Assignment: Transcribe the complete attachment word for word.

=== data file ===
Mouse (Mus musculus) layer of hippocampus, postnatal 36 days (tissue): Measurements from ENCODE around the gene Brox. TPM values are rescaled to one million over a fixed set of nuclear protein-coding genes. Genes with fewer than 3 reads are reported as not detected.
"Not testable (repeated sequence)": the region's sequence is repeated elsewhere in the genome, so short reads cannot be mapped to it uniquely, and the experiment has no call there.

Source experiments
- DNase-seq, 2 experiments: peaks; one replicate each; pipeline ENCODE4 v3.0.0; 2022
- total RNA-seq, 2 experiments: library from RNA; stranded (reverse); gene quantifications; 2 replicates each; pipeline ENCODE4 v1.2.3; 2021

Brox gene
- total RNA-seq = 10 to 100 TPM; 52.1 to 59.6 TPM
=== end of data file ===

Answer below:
Mouse (Mus musculus) layer of hippocampus, postnatal 36 days (tissue): Measurements from ENCODE around the gene Brox. TPM values are rescaled to one million over a fixed set of nuclear protein-coding genes. Genes with fewer than 3 reads are reported as not detected.
"Not testable (repeated sequence)": the region's sequence is repeated elsewhere in the genome, so short reads cannot be mapped to it uniquely, and the experiment has no call there.

Source experiments
- DNase-seq, 2 experiments: peaks; one replicate each; pipeline ENCODE4 v3.0.0; 2022
- total RNA-seq, 2 experiments: library from RNA; stranded (reverse); gene quantifications; 2 replicates each; pipeline ENCODE4 v1.2.3; 2021

Brox gene
- total RNA-seq = 10 to 100 TPM; 52.1 to 59.6 TPM